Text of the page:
Hurrican Katrina killed more than 1,833 people during the storm and in the subsequent flooding, displaced nearly half a million more, caused billions in damage, and left traumatic effects that linger on New Orleans and portions of the Gulf Coast to this day, 10 years later. Do we need to say this next thing? “Don’t write a hot take on how you metaphorically wish a Katrina-esque storm would hit your own city?” Oh, we do?
Chicago Tribune columnist Kristen McQueary is getting roundly yelled at for an opinion piece she published Thursday, which begins, memorably, “Envy isn’t a rational response to the upcoming 10-year anniversary of Hurricane Katrina.”
McQueary argues that Katrina hit “the reset button” on New Orleans and inspired a “rebirth” of the city:
Residents overthrew a corrupt government. A new mayor slashed the city budget, forced unpaid furloughs, cut positions, detonated labor contracts. New Orleans’ City Hall got leaner and more efficient. Dilapidated buildings were torn down. Public housing got rebuilt. Governments were consolidated.
An underperforming public school system saw a complete makeover. A new schools chief, Paul Vallas, designed a school system with the flexibility of an entrepreneur. No restrictive mandates from the city or the state. No demands from teacher unions to abide. Instead, he created the nation’s first free-market education system.
“Detonating labor contracts” and firing teachers sounds great, McQueary adds (the teachers unions in New Orleans were weakened because thousands of teachers were fired, because they had fewer students to teach and no schools to teach them in). Let’s get some of that in Chicago, she suggests, because the city is deep in debt:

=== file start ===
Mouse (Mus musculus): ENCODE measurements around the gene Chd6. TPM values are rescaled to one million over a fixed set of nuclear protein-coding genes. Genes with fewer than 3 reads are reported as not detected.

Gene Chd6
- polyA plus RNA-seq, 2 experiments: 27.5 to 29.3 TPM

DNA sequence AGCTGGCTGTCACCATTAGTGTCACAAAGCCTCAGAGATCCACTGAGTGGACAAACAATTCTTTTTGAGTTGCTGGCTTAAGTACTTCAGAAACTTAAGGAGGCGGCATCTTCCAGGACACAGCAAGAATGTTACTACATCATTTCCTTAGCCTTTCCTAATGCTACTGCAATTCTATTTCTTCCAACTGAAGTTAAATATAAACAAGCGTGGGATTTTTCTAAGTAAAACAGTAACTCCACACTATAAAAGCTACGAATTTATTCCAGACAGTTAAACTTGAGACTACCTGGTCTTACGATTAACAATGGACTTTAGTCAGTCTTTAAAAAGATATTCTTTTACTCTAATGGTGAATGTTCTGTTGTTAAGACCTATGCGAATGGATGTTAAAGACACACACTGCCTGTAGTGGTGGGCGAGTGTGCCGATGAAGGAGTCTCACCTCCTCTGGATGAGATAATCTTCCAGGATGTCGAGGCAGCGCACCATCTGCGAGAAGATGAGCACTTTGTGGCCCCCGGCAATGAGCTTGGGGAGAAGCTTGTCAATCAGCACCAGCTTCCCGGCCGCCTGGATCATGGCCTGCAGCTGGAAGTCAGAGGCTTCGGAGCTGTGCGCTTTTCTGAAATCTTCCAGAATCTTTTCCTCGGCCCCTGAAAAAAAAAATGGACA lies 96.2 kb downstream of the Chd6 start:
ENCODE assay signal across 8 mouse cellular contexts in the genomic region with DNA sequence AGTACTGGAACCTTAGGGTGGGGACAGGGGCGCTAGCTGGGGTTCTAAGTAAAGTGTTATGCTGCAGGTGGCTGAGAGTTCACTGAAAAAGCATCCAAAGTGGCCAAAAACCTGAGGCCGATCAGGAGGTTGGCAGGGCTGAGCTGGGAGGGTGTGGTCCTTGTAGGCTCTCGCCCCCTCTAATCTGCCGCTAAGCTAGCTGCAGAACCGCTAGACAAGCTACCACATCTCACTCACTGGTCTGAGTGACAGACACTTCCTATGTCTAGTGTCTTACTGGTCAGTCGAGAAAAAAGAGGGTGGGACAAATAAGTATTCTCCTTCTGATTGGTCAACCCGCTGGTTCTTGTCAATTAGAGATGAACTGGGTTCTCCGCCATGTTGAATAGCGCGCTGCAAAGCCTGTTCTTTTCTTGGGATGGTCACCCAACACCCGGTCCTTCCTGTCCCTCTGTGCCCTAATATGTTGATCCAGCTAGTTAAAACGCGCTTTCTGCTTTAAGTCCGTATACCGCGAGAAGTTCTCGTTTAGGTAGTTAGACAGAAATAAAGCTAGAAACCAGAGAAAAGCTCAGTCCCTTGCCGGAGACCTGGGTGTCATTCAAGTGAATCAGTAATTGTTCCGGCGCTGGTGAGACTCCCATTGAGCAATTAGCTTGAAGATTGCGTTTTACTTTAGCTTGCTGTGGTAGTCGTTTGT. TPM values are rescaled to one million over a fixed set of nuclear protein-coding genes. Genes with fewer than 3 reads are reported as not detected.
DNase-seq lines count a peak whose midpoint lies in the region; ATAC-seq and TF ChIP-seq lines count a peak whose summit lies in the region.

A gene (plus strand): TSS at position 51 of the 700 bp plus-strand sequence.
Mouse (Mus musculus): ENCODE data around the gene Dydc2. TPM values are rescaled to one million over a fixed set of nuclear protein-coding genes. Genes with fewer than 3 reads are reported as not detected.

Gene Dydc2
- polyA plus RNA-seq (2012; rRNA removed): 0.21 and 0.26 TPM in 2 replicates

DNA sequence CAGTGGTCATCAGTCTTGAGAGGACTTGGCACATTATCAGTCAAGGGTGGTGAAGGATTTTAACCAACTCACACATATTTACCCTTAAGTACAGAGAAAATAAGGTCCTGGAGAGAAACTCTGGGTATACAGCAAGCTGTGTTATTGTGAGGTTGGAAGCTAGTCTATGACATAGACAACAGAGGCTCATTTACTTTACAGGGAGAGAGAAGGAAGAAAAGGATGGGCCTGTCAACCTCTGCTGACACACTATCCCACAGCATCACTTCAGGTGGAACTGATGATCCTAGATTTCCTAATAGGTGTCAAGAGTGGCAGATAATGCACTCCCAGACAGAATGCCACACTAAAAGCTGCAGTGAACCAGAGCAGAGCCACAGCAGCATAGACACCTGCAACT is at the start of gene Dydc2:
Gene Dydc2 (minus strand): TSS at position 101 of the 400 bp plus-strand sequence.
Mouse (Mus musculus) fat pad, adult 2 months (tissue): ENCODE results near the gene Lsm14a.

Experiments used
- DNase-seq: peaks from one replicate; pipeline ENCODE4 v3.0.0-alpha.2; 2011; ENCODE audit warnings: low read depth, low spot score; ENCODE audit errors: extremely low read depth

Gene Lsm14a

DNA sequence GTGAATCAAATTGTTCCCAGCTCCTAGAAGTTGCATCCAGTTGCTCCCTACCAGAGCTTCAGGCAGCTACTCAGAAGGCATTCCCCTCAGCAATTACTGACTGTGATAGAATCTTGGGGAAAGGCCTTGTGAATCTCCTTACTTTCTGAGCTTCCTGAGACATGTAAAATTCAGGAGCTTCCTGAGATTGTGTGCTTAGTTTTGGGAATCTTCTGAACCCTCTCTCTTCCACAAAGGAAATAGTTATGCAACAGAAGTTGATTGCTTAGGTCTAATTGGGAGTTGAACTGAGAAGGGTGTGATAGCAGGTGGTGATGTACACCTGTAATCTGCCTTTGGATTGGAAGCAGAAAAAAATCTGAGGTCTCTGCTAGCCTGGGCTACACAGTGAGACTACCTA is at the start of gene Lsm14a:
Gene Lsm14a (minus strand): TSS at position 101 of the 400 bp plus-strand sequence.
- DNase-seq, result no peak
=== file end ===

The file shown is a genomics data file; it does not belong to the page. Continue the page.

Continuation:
So if you think somehow new leadership is going to right the ship, you might want to get your head checked. There is no sense of urgency about the city’s or the schools’ perpetual abyss. Not under Emanuel. Not with a new City Council. Not with a new board at CPS.
That’s why I find myself praying for a storm. OK, a figurative storm, something that will prompt a rebirth in Chicago. I can relate, metaphorically, to the residents of New Orleans climbing onto their rooftops and begging for help and waving their arms and lurching toward rescue helicopters.
Except here, no one responds to the SOS messages painted boldly in the sky. Instead, they double down on their own man-made disaster.
She can “metaphorically” relate to those people on rooftops, some of whom were rescued and some of whom died waiting for help.
The column also presents an... absolutely remarkable interpretation of the events following Katrina. For a more reality-based view, we might point to the hundreds of thousands of people who were left unemployed, the thousands more who had to leave New Orleans to take refuge in other cities and have been unable to return, either due to poverty or trauma, the elderly and disabled residents who to this day live without electricity or running water in their homes, the poor neighborhoods that still have a fraction of their pre-storm population, not to mention a series of cascading environmental disasters up and down the coast. Roughly 63 percent of the city’s black residents would tell you today that it’s not a good place to raise children anymore.
The response has been swift:
McQueary says she was speaking purely about the effects on “finance and government” such a cleansing rain might have, metaphorically. The editor of the Gambit, a New Orleans-based alt-weekly, has politely offered to explain in person where the metaphor failed.
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Rescue personnel search for victims by boat in New Orleans 8th Ward, August 30, 2005. Photo via AP Images